Heroin production for external markets and low rates of use in Mexico have had a long history. A recent shift toward an increase in use and related problems calls for the evaluation of treatment needs in order to draw recommendations for policies.
The objectives were to identify predictors of choice of treatment and barriers to care among persons that had been with no treatment. The study included a convenience sample of 600 face-to-face interviews of people 18 years of age and older and a rapid HIV and HCV tests in three cities on Mexico’s Northern Border: Ciudad Juárez, San Luis Río Colorado and Tijuana. The choice of treatment (methadone, other pubic or private treatments with no experience with methadone maintenance and only self-help or religious care), was analyzed though a multiple logistic multimodal regression analysis. Informed consents to be interviewed and for HIC and HIV were signed by interviewers.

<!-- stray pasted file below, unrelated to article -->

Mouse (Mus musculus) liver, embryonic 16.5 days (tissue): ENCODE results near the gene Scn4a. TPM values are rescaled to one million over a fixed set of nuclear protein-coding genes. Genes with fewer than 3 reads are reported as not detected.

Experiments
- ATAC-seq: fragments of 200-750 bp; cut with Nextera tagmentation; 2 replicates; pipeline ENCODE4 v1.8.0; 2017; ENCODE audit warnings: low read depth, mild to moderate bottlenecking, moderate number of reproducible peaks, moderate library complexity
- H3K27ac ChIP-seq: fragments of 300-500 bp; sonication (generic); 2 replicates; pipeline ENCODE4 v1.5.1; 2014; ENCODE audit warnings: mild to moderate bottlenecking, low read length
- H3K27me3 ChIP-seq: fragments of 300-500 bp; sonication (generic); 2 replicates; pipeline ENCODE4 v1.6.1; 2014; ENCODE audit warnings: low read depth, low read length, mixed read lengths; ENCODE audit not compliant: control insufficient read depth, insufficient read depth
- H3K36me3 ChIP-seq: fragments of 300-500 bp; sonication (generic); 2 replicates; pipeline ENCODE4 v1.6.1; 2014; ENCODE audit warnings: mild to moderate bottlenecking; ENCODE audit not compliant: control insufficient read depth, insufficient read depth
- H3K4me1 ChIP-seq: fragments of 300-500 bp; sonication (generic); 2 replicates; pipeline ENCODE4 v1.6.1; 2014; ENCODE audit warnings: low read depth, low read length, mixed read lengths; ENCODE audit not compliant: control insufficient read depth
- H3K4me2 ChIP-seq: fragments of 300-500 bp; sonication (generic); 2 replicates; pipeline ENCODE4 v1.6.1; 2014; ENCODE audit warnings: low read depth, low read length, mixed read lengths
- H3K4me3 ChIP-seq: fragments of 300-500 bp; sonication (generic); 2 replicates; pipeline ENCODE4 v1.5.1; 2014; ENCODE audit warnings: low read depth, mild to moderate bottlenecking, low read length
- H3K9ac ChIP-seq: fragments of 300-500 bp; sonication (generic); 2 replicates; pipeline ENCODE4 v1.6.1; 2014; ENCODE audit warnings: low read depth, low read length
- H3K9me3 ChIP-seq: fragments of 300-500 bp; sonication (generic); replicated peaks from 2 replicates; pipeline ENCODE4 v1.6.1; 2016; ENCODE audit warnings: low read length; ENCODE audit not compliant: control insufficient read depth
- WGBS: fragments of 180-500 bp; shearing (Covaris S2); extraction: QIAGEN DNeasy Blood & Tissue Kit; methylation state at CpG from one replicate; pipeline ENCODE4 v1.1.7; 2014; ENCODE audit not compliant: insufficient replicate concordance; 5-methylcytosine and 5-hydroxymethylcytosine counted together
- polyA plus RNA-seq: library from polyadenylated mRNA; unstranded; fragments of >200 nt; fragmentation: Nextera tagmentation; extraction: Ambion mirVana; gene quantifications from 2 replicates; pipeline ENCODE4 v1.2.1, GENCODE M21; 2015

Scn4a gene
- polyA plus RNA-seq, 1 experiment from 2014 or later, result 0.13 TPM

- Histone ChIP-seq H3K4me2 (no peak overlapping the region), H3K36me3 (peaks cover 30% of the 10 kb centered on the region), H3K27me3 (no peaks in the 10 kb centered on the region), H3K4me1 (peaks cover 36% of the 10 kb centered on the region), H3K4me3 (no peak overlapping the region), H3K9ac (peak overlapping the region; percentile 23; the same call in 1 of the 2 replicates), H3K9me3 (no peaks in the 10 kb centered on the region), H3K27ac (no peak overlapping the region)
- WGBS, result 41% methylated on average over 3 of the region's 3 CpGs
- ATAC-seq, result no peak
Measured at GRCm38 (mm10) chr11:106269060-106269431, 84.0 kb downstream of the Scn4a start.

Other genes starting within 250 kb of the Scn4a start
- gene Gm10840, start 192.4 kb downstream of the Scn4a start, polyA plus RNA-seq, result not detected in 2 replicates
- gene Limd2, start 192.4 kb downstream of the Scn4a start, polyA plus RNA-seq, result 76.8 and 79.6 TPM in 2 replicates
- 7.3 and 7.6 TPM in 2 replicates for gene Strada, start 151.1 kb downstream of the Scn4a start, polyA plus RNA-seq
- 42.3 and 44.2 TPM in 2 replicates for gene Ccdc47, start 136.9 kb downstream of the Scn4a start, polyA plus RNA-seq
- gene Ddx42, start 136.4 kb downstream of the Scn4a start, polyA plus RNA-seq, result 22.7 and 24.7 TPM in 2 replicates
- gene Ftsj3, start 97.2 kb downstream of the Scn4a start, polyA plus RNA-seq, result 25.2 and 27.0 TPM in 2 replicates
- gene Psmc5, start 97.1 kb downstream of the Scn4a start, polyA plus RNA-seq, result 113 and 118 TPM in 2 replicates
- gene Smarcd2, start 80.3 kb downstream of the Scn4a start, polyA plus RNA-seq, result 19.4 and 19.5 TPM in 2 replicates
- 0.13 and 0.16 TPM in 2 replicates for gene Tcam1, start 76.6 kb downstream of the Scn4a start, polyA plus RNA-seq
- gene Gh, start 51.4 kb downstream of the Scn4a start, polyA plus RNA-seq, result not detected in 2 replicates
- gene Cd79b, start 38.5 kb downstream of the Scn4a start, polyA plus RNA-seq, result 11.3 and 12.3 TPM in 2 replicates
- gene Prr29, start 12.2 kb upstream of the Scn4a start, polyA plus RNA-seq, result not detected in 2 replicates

The majority of persons interviewed were males (89.7%) with an average age of 40. Having emigrated to the United States and a greater length of heroin use predicted seeking methadone treatment versus public or private treatment or informal care. The most important barriers to care were lack of information and stigma. HIC, HIV and other infectious and chronic diseases including depression were often unattended.
There is a need to reform treatment policies in order to cover this w emerging and demanding problem.

Copyright © 2020. Published by Elsevier Inc.